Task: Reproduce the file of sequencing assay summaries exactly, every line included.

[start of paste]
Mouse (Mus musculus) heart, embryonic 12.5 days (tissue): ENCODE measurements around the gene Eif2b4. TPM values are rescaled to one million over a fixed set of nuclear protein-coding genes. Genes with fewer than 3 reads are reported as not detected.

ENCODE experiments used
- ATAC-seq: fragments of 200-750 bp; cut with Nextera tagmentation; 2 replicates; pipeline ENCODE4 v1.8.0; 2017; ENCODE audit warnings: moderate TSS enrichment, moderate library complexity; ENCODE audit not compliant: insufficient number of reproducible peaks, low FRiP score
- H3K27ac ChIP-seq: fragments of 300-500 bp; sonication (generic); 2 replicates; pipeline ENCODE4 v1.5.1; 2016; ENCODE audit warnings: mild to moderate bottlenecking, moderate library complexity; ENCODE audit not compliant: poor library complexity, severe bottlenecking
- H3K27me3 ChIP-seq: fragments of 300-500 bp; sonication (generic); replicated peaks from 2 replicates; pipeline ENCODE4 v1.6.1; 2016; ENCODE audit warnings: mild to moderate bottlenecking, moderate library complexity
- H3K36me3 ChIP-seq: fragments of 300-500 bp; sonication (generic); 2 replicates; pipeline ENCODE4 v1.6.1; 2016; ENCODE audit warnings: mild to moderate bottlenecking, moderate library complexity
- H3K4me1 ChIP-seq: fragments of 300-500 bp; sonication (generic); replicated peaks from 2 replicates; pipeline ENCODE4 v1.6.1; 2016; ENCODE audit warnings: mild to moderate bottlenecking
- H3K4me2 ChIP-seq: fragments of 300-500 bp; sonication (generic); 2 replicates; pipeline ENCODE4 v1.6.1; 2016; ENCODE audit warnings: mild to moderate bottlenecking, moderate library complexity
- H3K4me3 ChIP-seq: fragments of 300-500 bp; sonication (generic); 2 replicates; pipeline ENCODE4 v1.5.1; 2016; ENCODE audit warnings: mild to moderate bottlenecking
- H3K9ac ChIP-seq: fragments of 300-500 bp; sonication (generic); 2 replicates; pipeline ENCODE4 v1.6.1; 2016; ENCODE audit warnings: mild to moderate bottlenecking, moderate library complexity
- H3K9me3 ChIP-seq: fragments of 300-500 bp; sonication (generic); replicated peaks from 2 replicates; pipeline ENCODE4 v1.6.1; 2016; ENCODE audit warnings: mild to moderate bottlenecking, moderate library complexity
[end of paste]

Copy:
Mouse (Mus musculus) heart, embryonic 12.5 days (tissue): ENCODE measurements around the gene Eif2b4. TPM values are rescaled to one million over a fixed set of nuclear protein-coding genes. Genes with fewer than 3 reads are reported as not detected.

ENCODE experiments used
- ATAC-seq: fragments of 200-750 bp; cut with Nextera tagmentation; 2 replicates; pipeline ENCODE4 v1.8.0; 2017; ENCODE audit warnings: moderate TSS enrichment, moderate library complexity; ENCODE audit not compliant: insufficient number of reproducible peaks, low FRiP score
- H3K27ac ChIP-seq: fragments of 300-500 bp; sonication (generic); 2 replicates; pipeline ENCODE4 v1.5.1; 2016; ENCODE audit warnings: mild to moderate bottlenecking, moderate library complexity; ENCODE audit not compliant: poor library complexity, severe bottlenecking
- H3K27me3 ChIP-seq: fragments of 300-500 bp; sonication (generic); replicated peaks from 2 replicates; pipeline ENCODE4 v1.6.1; 2016; ENCODE audit warnings: mild to moderate bottlenecking, moderate library complexity
- H3K36me3 ChIP-seq: fragments of 300-500 bp; sonication (generic); 2 replicates; pipeline ENCODE4 v1.6.1; 2016; ENCODE audit warnings: mild to moderate bottlenecking, moderate library complexity
- H3K4me1 ChIP-seq: fragments of 300-500 bp; sonication (generic); replicated peaks from 2 replicates; pipeline ENCODE4 v1.6.1; 2016; ENCODE audit warnings: mild to moderate bottlenecking
- H3K4me2 ChIP-seq: fragments of 300-500 bp; sonication (generic); 2 replicates; pipeline ENCODE4 v1.6.1; 2016; ENCODE audit warnings: mild to moderate bottlenecking, moderate library complexity
- H3K4me3 ChIP-seq: fragments of 300-500 bp; sonication (generic); 2 replicates; pipeline ENCODE4 v1.5.1; 2016; ENCODE audit warnings: mild to moderate bottlenecking
- H3K9ac ChIP-seq: fragments of 300-500 bp; sonication (generic); 2 replicates; pipeline ENCODE4 v1.6.1; 2016; ENCODE audit warnings: mild to moderate bottlenecking, moderate library complexity
- H3K9me3 ChIP-seq: fragments of 300-500 bp; sonication (generic); replicated peaks from 2 replicates; pipeline ENCODE4 v1.6.1; 2016; ENCODE audit warnings: mild to moderate bottlenecking, moderate library complexity